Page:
Gas pricing, inadequate infrastructure deter industrialization in Nigeria
Ideally, homes in Nigeria, industries and vehicles could be running on natural gas, and industrialisation could have been well underway. Agriculture would be booming and job creation would happen in millions. This is possible because Nigeria is more of a gas than an oil territory.
Gas has the potential to catalyse Nigeria’s industrial growth and development in addition to its role as a key revenue earner to government. However, despite having the highest gas reserves in Africa, only about 25 percent of those reserves is produced or under-developed.
Nigeria’s domestic gas sector is struggling to capitalise fully on the potential of its sizeable gas reserves even though some big-ticket projects are emerging in the country.
Seplat Pe t roleum’s $700mn gas joint venture with the state-owned Nigeria Gas Company in Imo State is emblematic of what the government would like to happen more often – a high impact project run by a homegrown company.
When it eventually comes on stream 2021 the Assa North- Ohaji South plant will process wet gas from Niger Delta crude producing blocks 21 and 53. It is slated to have a capacity of 300mn cubic feet a day (f3/d). Another plant, run by Shell Petroleum Development Company (SPDC), will process another 300m ft3/d from the field.
There is no doubt that Nigeria needs gas domestically. Electricity supply remains intermittent, despite successive administrations putting gas at the centre of their power sector reforms. However, the gas supply is not the biggest bottleneck in the system.
Distribution to households and industrial plants is being hampered by a lack of investment in power and gas distribution infrastructure, in part due to market uncertainties such as those resulting from the botched privatisation of the electricity sector in 2013.
Gas availability, pricing
The Manufacturers Association of Nigeria, Gas Users Group argue that it is difficult to plan with the erratic supply of natural gas even after investing in some cases N65 million and in others
N500 million to acquire gas generators. Gas, they say is rationed and unavailable sometimes forcing some to close shops.
“We cannot generate jobs when we cannot plan. We cannot plan when the gas supply is erratic. You should know that joblessness is the biggest source is insecurity,” Michael Adebayo, chairman, MAN Gas Users said.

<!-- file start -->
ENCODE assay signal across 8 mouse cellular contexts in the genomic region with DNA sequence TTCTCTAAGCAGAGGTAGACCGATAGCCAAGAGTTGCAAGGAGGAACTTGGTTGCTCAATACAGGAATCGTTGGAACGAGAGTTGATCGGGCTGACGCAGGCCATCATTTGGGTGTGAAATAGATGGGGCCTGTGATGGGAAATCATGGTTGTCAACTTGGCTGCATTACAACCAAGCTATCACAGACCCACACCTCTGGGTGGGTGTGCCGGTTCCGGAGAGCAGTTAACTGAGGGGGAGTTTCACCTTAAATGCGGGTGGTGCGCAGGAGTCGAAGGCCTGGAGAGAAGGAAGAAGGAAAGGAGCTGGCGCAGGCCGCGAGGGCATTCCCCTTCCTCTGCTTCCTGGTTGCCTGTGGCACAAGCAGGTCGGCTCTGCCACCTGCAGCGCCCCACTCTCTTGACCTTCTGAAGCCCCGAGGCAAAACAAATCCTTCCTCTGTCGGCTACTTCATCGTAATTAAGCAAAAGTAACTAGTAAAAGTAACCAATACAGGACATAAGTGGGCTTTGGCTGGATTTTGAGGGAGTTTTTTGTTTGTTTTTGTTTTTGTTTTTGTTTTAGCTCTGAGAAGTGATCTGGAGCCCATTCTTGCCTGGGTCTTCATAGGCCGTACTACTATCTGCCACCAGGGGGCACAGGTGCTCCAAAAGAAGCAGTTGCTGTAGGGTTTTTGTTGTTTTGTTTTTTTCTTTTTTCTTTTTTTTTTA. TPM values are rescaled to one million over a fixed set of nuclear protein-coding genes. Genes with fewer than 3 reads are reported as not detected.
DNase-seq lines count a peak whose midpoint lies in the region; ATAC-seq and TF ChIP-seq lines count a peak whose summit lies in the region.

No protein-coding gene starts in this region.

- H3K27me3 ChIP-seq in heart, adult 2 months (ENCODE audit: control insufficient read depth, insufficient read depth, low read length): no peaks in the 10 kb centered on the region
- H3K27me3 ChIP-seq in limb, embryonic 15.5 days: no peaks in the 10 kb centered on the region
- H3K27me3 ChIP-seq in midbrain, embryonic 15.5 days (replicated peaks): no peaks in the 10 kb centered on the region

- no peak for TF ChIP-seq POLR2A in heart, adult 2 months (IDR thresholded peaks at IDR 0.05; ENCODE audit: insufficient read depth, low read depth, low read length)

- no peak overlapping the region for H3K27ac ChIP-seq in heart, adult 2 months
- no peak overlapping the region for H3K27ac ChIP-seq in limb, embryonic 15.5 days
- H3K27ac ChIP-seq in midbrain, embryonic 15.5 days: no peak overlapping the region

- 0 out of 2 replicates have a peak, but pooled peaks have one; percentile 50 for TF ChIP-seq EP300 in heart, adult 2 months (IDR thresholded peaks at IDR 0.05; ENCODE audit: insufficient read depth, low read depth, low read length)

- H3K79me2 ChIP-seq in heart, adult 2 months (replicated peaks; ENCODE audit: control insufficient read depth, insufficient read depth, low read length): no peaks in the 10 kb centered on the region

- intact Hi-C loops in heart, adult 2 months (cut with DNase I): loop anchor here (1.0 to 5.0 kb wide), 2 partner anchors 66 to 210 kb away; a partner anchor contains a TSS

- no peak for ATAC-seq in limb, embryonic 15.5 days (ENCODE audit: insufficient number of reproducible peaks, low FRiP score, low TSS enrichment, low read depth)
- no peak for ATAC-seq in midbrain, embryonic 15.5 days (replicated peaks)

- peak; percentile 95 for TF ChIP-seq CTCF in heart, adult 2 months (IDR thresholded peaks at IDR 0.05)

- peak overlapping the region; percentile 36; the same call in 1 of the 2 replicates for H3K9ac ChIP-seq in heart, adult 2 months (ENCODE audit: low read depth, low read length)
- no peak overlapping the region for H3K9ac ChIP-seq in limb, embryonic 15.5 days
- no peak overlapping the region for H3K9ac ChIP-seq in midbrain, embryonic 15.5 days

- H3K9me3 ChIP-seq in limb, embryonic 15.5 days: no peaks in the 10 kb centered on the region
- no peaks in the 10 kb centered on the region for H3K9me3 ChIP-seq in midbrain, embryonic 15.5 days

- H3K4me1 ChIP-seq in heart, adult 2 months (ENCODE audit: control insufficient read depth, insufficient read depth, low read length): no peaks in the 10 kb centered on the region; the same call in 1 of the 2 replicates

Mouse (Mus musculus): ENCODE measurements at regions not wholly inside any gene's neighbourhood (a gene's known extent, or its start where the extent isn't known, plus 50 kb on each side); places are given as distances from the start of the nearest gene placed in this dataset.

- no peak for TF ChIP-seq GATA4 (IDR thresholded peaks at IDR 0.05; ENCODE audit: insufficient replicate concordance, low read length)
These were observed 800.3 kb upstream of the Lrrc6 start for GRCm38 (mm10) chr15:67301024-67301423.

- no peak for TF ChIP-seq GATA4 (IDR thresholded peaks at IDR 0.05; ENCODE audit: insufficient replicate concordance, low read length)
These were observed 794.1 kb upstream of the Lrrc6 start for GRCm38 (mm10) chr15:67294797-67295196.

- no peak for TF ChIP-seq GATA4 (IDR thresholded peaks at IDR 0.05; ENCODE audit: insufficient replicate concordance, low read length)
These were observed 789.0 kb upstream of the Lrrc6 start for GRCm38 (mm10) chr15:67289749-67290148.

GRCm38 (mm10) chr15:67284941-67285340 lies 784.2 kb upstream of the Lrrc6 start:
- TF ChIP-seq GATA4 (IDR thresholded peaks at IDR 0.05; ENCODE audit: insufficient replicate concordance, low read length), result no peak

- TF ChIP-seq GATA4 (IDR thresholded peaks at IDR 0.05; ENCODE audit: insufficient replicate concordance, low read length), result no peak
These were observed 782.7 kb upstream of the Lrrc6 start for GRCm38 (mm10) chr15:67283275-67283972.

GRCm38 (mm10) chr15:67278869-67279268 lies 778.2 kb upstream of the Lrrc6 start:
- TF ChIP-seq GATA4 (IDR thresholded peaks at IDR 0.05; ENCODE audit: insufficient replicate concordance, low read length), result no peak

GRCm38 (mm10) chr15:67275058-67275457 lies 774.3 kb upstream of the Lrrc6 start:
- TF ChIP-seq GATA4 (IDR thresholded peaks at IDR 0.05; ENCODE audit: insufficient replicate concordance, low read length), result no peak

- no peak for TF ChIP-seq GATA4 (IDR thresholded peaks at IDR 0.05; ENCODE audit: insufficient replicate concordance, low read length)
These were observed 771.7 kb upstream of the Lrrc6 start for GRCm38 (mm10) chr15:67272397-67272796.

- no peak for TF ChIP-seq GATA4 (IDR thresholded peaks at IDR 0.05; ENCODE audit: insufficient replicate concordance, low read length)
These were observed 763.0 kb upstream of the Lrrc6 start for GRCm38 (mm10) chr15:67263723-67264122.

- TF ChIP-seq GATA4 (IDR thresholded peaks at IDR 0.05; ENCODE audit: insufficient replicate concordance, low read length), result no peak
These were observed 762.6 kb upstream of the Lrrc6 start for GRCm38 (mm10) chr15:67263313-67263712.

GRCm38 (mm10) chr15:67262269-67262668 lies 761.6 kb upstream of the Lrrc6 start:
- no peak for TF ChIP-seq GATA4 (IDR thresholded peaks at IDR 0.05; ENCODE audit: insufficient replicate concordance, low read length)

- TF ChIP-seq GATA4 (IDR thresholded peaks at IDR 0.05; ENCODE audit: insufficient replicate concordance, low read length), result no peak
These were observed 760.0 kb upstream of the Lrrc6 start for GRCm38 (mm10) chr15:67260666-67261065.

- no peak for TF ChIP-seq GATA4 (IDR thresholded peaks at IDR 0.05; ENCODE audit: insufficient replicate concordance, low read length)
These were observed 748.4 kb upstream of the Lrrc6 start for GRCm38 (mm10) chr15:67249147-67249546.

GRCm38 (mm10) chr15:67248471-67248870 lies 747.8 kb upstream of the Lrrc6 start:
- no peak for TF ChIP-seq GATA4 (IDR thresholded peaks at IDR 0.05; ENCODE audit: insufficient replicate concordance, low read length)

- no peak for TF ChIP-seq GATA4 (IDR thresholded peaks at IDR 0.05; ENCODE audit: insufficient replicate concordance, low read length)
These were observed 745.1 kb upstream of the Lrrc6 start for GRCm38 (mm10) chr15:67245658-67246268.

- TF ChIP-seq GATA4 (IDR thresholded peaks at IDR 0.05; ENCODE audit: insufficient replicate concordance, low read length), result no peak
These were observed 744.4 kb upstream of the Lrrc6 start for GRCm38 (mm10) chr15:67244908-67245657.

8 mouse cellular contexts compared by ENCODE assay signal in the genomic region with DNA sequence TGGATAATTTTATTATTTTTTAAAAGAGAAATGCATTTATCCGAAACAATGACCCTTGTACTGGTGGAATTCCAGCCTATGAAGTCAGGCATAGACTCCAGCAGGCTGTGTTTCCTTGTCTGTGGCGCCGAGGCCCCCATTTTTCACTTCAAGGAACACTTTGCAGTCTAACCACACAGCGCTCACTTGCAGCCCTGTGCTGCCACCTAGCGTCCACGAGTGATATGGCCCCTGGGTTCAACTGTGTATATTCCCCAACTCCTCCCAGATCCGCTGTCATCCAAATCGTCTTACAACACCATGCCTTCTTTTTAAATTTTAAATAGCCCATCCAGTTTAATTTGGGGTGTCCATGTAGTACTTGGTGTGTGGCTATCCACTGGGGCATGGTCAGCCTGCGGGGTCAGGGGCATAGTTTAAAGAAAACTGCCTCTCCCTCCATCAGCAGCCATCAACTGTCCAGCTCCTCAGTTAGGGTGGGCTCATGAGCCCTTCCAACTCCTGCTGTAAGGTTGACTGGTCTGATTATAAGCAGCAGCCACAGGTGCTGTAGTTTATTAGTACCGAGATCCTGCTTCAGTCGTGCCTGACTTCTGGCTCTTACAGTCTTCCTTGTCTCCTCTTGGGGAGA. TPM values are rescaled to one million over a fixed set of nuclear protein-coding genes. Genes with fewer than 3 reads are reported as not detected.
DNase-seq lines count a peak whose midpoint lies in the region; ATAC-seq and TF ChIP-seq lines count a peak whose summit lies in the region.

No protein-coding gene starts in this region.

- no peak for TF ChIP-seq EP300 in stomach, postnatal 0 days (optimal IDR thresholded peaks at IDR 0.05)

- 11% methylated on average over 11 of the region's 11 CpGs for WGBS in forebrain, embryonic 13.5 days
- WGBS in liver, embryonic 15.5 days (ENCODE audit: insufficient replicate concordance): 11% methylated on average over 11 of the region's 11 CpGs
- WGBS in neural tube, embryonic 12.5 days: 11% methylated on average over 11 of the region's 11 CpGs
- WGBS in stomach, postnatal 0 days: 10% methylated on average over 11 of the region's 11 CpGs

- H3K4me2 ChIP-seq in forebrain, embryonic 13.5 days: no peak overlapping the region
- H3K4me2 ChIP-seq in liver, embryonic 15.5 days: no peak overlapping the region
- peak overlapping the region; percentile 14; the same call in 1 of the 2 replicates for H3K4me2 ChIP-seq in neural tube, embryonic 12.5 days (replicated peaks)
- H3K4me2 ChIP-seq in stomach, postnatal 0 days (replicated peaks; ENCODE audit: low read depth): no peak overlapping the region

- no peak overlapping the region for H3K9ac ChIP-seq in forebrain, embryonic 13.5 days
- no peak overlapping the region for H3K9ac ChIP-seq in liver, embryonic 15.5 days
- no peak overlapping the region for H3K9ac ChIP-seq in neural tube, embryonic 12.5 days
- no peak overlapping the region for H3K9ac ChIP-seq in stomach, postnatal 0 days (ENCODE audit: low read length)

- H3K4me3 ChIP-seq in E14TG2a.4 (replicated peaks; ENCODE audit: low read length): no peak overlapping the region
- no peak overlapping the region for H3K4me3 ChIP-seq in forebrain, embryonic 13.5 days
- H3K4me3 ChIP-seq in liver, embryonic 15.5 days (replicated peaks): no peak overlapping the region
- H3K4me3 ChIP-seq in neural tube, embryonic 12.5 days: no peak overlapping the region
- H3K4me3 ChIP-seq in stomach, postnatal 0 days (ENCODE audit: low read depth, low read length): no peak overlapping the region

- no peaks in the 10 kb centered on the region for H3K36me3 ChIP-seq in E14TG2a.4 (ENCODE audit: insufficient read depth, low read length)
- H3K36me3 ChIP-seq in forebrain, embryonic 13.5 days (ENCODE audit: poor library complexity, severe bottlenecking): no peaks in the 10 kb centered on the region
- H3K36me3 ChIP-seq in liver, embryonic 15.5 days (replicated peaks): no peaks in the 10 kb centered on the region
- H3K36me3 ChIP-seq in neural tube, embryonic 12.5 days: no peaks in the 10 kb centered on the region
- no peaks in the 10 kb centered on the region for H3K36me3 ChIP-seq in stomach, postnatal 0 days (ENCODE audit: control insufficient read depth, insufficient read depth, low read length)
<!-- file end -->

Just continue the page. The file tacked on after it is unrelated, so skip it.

Natural gas provides a strong base for industrial development. Developing the sector will position Nigeria for unprecedented growth as it creates an alternative source of public revenues.
Yet, a critical enabling factor for the development of the sector is “pricing.” Nigeria’s gas pricing mechanism is largely regulated. This has failed to promote a framework that attracts quality private capital. The government would be required to engage in a delicate balancing act that balances the need to guarantee investors a reasonable return on investment alongside the need to deepen domestic gas utilisation.
In June, the Federal Government initiated plans to review the price of gas in the country. This was made known by Timipre Sylva, the minister of state, Petroleum Resources while inaugurating the Committee on Gas Sector- Wide Review of the domestic Gas pricing framework.
Sylva underlined the need for an appropriate price regime that will be beneficial to the manufacturing industry, Nigerians, and the gas sector at large.
Nigeria produces an average of 8.06 billion standard cubic feet per day ( BSCFD), according to the Department of Petroleum Resources; 41 percent of this production goes to the export market (LNG and WAGP).
Seventeen percent goes to the domestic market, whereas 31 per cent is used for oil field operations including gas re-injection and the balance 11 percent is flared. Nigeria has the largest gas deposits in Africa, making it the leader on the continent and the ninth globally.